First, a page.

Most often, the power lines from the controller to the magnet are considered safe and therefore not built redundant. However, in some harsh environments, cables and cable drums can not be considered safe.
If required, two independent electric power circuits for one single magnet can be realised. Two cables, two cable drums, two electric coils in the magnet and two power modules PowerPickTM build up such independant electric power circuits. Even a short cut at any location of one circuit will not stop this system from operating.

Figure 1: Redundant Magnet Controller SmartPickTM


Table 1: Function of the modules

Module SmartPick (SP), Nr. 1 CPU controlling AC/DC drive, signal inputs, redundant low power supply


Modul SafePick (SA), Nr. 2 CPU contolling DC/DC drive, battery charger, battery supervision / maintenance (autoamtic capactiy test)

PP 1 & 2

Modul PowerPick (PP), generates safe DC Power for magnet uniting mains- and battery power drive


Modul InfoPick, graphic display informing the operator and staff on the ground visuallyand acoustically about the state of magnet system


Two operation units can be connected to SP, if one of operation unit fails, another unit can be used as backup


Redundant magnet with double coil each connected to one PP module, this results in safe power supply keeping up sufficient magnet force in case of any power circuit Coil failure


Figure 2: Magnet system on overhead crane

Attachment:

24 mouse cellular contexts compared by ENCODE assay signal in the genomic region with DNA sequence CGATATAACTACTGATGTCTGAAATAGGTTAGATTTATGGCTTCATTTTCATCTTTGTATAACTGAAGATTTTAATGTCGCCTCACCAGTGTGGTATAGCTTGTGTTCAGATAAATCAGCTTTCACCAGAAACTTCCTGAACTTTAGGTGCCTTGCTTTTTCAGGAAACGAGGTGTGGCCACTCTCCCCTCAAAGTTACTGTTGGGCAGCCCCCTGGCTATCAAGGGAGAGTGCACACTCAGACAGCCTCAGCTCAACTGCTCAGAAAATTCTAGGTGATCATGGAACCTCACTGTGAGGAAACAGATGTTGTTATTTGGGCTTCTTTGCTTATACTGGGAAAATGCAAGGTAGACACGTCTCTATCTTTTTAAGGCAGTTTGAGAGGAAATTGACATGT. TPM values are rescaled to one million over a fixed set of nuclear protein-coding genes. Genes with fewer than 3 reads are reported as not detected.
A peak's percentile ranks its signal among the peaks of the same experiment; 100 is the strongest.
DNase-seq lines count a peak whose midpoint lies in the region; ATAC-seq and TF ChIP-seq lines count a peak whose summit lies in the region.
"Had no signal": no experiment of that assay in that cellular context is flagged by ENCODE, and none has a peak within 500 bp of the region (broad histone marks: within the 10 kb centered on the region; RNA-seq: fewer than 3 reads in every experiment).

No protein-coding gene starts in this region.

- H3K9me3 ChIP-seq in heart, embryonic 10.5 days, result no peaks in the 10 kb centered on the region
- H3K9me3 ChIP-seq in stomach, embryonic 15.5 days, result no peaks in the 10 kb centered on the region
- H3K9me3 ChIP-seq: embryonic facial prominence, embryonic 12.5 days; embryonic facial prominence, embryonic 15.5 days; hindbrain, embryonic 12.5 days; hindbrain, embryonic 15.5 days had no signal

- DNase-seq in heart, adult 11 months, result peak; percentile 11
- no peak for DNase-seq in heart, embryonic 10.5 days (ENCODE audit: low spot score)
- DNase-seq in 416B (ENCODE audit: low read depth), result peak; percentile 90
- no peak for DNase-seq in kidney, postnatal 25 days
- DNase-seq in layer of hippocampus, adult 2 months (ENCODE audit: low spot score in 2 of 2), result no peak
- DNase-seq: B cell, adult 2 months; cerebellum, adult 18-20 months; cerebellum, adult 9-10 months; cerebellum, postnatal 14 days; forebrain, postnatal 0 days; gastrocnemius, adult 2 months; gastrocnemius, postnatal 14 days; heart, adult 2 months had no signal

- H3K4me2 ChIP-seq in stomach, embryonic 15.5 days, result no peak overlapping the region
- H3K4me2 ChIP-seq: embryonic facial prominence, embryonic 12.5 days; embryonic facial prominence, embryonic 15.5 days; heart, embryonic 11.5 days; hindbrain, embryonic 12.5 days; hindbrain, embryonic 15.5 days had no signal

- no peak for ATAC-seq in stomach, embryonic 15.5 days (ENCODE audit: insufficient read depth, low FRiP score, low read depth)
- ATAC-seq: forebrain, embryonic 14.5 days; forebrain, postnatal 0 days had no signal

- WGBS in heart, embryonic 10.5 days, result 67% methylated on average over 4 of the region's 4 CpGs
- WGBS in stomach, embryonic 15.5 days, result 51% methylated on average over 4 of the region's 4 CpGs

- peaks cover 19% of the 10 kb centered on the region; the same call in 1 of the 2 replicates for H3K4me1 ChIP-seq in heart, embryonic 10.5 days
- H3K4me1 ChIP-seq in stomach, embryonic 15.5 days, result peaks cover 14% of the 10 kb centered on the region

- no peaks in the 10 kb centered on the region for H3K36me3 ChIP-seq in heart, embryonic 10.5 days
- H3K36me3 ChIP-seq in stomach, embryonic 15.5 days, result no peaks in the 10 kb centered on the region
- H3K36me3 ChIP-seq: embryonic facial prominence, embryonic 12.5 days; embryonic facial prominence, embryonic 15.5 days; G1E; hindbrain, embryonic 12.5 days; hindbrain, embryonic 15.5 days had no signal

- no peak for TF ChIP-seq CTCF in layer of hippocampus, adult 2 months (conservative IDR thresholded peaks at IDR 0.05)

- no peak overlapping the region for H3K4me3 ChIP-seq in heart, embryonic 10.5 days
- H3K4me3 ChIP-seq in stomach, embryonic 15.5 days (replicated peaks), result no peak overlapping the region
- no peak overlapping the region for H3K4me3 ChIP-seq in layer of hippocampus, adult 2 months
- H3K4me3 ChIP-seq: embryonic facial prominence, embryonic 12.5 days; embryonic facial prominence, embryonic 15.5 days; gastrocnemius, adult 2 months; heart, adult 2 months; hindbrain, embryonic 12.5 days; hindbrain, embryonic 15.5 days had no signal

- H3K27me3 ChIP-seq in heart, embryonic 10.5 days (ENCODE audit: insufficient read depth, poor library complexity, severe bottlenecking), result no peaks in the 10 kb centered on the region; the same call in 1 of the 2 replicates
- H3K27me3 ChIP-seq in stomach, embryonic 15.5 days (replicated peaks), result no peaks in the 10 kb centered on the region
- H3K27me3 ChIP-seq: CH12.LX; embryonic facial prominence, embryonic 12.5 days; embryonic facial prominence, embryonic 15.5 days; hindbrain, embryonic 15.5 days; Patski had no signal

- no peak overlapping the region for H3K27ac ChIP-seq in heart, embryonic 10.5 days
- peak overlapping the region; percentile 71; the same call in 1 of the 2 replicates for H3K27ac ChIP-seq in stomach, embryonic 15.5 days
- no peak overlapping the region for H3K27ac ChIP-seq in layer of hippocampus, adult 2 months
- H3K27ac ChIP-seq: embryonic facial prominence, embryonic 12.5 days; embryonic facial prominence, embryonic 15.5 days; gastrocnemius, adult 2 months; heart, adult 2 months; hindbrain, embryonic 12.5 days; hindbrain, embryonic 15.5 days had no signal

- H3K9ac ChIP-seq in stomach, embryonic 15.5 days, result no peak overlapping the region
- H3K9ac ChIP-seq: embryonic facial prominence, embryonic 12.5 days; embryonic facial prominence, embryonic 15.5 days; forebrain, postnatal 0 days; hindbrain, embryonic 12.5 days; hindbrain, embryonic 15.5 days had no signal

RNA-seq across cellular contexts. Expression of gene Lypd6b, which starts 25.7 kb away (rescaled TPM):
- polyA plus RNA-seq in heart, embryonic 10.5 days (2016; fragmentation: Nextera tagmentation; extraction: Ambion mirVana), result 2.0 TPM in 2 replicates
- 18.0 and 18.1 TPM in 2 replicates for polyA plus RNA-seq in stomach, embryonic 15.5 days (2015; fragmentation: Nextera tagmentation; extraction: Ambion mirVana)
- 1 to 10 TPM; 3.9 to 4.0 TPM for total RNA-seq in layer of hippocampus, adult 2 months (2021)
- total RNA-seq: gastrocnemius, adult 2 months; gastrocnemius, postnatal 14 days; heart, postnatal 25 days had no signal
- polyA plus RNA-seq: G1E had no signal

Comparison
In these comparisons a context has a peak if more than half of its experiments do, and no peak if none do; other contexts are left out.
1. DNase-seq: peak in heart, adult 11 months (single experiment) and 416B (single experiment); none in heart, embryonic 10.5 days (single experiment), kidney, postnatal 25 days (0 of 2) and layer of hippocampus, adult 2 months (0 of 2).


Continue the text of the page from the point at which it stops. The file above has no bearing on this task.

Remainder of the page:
Figure 3: Redundant magnet system for bar bundles

Redundant system architecture

Standardized, redundant components

The concept of redundancy is a central function of all electrical subsystems of TRUNINGER lifting magnet systems.
The first level of redundancy covers the failure of the mains supply and/or the failure of the main processor module. This function is standard for the majority of the systems and is achieved through the following components:

  • SafePickTM module:
    automatically switches to backup battery operation in the event of a mains power failure and also allows the magnets to be switched off if the main SmartPickTM control module has failed.
  • Backup battery:
    Ensures power supply to the magnets for at least 20 minutes with the load suspended in the event of a power failure.
Option: Total redundancy

If required or desired, we build magnet systems with total redundancy, using multiple redundant subsystems. Figure 1 shows a typical overhead crane with a magnet system for coil transport.

TRUNINGER system with total redundancy

Figure 1: Magnet system with total redundancy

The most important additional redundant subsystem is the double line feed from SmartPickTM to the magnets.

The redundant components are:

    • Two PowerPickTM modules.
    • Two sets of flat cables.
    • Two cable reelers.
    • Two independent coils inside the magnet.

    This arrangement forms two completely independent end-to-end power circuits which guarantees safety of the load even in the event of partial or complete failure of one circuit.

    Also a redundant operator control sub-system ensures that the magnets may be operated from a backup pendant if the radio control unit or radio receiver are faulty.


    Lifting magnet technology

    Minimize hazards and the risk of machine failure: With TRUNINGER you are on the safe side!